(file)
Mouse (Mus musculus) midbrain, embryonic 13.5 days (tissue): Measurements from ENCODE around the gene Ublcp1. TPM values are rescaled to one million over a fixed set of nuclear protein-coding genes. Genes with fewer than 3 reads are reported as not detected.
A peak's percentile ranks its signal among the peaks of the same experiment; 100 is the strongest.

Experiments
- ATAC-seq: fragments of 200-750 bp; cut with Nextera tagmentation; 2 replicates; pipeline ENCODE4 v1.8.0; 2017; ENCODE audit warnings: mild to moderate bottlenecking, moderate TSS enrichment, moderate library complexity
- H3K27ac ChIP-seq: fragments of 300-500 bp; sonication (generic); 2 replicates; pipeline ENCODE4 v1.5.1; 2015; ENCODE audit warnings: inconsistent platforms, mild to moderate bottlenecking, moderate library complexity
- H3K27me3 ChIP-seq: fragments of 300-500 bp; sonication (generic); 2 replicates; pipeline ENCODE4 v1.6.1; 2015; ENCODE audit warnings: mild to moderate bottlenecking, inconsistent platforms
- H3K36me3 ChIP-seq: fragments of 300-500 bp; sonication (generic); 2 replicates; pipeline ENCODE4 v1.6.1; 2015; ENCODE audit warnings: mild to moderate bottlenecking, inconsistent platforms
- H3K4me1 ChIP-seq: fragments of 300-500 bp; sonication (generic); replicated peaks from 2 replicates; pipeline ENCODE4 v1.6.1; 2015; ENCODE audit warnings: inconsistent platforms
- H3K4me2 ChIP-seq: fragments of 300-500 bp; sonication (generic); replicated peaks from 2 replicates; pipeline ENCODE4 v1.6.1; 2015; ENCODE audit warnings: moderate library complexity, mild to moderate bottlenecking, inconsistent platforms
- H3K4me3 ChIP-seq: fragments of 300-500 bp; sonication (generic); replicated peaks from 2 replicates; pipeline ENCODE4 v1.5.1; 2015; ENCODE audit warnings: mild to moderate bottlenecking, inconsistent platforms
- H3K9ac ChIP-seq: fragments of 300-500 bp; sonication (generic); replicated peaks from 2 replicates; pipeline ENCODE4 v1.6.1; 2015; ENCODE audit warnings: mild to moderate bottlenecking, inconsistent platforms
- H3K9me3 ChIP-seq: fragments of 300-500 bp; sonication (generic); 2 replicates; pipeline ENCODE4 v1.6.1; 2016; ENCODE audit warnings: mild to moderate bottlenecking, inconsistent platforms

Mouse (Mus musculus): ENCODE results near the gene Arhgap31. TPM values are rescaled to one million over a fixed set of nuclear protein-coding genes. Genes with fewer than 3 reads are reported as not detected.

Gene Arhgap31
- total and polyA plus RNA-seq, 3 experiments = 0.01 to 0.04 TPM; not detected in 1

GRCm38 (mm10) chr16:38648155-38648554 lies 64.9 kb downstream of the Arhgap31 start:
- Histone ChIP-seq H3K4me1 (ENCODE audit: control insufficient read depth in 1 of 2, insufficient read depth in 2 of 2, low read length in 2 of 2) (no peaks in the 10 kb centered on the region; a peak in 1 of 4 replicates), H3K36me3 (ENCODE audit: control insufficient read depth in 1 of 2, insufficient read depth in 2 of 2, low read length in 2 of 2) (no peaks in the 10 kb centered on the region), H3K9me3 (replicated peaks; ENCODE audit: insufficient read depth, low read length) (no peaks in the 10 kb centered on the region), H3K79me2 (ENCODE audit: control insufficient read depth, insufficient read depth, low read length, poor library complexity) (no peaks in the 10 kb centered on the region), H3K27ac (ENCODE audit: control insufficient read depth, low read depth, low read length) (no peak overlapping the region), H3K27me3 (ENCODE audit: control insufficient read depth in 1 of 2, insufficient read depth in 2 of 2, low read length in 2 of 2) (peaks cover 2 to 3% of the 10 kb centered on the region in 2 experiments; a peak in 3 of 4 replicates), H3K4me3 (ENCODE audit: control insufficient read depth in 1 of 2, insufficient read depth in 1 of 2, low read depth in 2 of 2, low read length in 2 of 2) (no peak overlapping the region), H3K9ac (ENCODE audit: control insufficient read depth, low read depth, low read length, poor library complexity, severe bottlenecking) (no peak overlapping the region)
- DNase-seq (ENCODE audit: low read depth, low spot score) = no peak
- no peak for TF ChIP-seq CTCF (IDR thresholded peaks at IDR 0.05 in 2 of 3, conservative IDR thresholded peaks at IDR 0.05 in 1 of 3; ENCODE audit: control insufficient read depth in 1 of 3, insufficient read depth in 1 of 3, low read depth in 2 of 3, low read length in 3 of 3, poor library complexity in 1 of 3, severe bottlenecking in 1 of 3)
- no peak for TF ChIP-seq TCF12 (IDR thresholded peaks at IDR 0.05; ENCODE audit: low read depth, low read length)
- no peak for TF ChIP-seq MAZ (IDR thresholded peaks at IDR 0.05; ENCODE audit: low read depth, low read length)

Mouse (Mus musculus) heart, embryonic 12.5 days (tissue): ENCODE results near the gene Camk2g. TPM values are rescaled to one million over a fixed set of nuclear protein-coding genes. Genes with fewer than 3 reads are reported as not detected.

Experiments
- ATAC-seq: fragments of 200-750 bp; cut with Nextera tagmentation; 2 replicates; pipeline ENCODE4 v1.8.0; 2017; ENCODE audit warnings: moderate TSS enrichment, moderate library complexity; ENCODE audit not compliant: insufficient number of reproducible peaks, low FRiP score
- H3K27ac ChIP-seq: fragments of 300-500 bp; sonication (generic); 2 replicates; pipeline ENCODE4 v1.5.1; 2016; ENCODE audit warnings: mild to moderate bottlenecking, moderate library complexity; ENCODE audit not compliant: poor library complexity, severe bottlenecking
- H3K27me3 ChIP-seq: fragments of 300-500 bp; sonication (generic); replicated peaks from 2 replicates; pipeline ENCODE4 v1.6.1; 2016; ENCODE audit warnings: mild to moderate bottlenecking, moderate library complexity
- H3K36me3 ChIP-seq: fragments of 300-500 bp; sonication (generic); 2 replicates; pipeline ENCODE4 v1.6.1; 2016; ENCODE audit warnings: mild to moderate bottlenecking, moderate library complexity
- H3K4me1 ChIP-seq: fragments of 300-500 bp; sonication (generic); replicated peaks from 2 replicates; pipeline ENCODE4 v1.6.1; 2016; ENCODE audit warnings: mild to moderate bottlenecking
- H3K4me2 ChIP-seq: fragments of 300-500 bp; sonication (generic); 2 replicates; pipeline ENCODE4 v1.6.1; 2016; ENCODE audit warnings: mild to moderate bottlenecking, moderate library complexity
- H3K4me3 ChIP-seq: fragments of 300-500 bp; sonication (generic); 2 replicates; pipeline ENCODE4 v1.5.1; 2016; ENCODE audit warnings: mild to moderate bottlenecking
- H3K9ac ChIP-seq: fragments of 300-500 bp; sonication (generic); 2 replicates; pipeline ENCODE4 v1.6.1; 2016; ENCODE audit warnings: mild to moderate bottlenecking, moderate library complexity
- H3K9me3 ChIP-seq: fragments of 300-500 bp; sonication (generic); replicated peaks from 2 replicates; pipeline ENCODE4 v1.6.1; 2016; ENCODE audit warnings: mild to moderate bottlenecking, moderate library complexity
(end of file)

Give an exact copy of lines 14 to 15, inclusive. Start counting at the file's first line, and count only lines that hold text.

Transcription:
Gene Arhgap31
- total and polyA plus RNA-seq, 3 experiments = 0.01 to 0.04 TPM; not detected in 1